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5 Things You Should Know About Short Sales

For many homeowners who are facing possible foreclosure a better option is often a short sale.

According to industry researcher RealityTrac, short sales are up 10 percent from the same period last year. While they are becoming increasingly popular for homeowners facing foreclosure, many homeowners still aren’t clear what a short sale is and whether it is the best solution for them.

With help from this article on Christian Science Monitor, we’ve compiled five things you need to know about short sales:

1.   What is a short sale?

A short sale is when a lender agrees to take less than what they’re owed and allows homeowners to sell their property because they are facing financial hardship. Typically, if the property is underwater, that is to say if there is a mortgage balance that is greater than the market value of the home, that property may qualify for a short sale. The homeowner sells the home and the bank marks down the value of the mortgage

However, not every property qualifies as a potential short sale in a bank’s eyes. Lenders will agree to do this if it makes most financial sense for them. According to recent statistics, homes offered as short sales are bought for roughly 20 percent below their market value as opposed to 39 percent under market value for foreclosed homes. Lenders also save on costly foreclosure and maintenance procedures. While short sales are sometimes a better option for the lender, but some investor guidelines make it more profitable for the bank to foreclose.

2.  How do short sales compare to foreclosures?

The biggest difference is how your credit is affected. A short sale, which is carried out similar to any other real estate transaction, does far less damage to your credit than a foreclosure. You may be eligible, under Fannie Mae Guidelines, to buy another home immediately instead of waiting the 5 to 7 years to get approved for another mortgage.

3.  How do short sales compare to bankruptcy?

When faced with foreclosure, some homeowners turn to bankruptcy. In some cases, filing for bankruptcy can be less damaging to your credit profile than having a foreclosure on your record. Filing for bankruptcy will consolidate your debt and can wipe out your liabilities. It will not, however, prevent an eventual foreclosure if the bank has already started the process. A bankruptcy only delays a foreclosure.

If your home is the only debt that is creating your financial hardship, a short sale is probably your best alternative to bankruptcy. Although you can conduct a short sale while in bankruptcy, it requires strategy and a plan. It is best to consult with a knowledgeable bankruptcy attorney and short sale real estate agent before making any decisions.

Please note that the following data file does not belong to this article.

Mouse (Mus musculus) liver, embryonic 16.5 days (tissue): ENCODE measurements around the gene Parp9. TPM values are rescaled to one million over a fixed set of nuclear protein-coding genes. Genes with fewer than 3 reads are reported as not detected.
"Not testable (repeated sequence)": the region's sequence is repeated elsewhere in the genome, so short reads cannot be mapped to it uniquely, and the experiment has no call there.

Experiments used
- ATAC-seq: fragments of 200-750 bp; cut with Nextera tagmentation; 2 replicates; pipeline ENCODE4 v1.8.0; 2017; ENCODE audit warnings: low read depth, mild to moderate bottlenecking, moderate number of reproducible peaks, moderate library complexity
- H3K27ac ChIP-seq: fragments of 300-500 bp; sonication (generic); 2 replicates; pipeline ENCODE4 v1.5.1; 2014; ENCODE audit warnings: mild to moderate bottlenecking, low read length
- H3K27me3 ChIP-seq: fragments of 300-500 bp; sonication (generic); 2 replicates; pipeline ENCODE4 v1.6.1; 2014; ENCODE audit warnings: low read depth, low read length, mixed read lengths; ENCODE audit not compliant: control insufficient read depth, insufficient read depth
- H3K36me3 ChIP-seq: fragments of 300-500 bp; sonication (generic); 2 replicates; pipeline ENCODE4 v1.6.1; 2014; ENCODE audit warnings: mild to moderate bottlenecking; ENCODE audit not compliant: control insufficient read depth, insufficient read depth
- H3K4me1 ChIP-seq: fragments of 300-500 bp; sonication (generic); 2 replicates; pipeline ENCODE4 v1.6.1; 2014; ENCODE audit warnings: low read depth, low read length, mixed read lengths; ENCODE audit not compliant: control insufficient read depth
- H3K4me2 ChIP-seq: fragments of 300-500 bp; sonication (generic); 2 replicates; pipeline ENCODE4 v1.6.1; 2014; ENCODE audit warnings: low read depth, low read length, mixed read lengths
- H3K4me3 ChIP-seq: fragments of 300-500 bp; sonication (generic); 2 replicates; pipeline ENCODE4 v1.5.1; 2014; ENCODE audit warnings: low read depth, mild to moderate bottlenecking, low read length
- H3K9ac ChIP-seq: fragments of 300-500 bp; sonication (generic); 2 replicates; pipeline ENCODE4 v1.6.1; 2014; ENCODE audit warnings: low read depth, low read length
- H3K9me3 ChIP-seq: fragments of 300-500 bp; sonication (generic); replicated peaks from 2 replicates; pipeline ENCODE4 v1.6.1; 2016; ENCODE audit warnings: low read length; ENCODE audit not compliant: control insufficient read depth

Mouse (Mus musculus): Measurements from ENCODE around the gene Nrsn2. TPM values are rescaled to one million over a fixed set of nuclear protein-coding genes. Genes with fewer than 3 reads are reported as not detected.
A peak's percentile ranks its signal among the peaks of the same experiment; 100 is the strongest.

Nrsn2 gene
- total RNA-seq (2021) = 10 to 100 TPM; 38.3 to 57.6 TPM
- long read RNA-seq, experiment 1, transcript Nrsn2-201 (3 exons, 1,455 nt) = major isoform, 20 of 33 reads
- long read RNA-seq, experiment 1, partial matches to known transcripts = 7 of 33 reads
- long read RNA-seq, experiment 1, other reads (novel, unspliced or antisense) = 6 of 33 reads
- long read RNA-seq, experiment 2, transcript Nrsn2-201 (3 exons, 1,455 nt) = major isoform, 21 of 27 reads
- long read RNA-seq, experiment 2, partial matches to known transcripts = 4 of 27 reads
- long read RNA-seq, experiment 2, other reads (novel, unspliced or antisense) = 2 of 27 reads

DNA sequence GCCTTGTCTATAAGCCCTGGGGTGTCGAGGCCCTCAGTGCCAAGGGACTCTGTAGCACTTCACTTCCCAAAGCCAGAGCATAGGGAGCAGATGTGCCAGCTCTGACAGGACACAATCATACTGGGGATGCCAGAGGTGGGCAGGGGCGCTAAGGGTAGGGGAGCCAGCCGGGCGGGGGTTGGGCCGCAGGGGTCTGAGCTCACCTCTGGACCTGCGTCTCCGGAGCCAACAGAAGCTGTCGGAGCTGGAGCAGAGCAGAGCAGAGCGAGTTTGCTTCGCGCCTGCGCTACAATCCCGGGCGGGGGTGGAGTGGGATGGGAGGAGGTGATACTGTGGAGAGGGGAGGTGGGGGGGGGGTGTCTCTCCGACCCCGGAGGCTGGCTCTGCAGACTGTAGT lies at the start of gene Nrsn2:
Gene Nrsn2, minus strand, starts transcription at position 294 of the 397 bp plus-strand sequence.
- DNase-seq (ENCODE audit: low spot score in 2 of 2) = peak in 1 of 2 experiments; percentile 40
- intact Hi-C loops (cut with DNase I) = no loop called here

4.  Are you qualified for a short sale?

To qualify for a short sale, homeowners generally must show legitimate hardship. Common reasons include: death, divorce, loss of job, relocation, etc. Anytime a property is inevitably headed towards foreclosure, a borrower qualifies for a short sale. Also, you can’t be eligible for a loan modification.

The bank is going to want proof in writing that you meet all of these criteria. Getting approved for a short sale can be a long process in itself. If you should happen to find yourself meeting these requirements, find a proper real estate expert who is knowledgeable about short sales. They are different than the average transaction, and it is important that you do your own research.

5. Long Closing Time

Short sale” is sort of a misleading name. It doesn’t refer to the time involved, but to the seller coming up short on the loan payoff. This is part of why short sales can take four to nine months to close, and sometimes even longer. The bank doesn’t just come out and tell the seller how much it would accept for the house, so while the seller and buyer negotiate a price, the seller also has to get that price approved by the bank. Approval can take a long time, and if the bank rejects the first offer, it draws the process out even more.

Lastly, a few things to beware about short sales:

Short sales often involve fewer headaches than losing your home to foreclosure but that doesn’t mean there the process isn’t frustrating. Less than a quarter of short sales actually close and the back and forth between the buyer, the seller and the bank is a big part of the problem. Many frustrated buyers end up walking away from short sales because they get fed up with the process. Even with so many foreclosures on the market, it’s still tough to complete a short sale.

When it comes to short sales, the process can be tricky. If you’re the short seller, the bank can sue you for the loan balance on the home, so it’s important to protect yourself. So-called “deficiency judgments,” in which a borrower can’t pay back a loan, are legal in most states, but not all. Talk to an experienced real estate agent or attorney to find out what the laws are in your state. In many cases, you can require that the bank waive the right to come after you for the difference as part of the short sale agreement.

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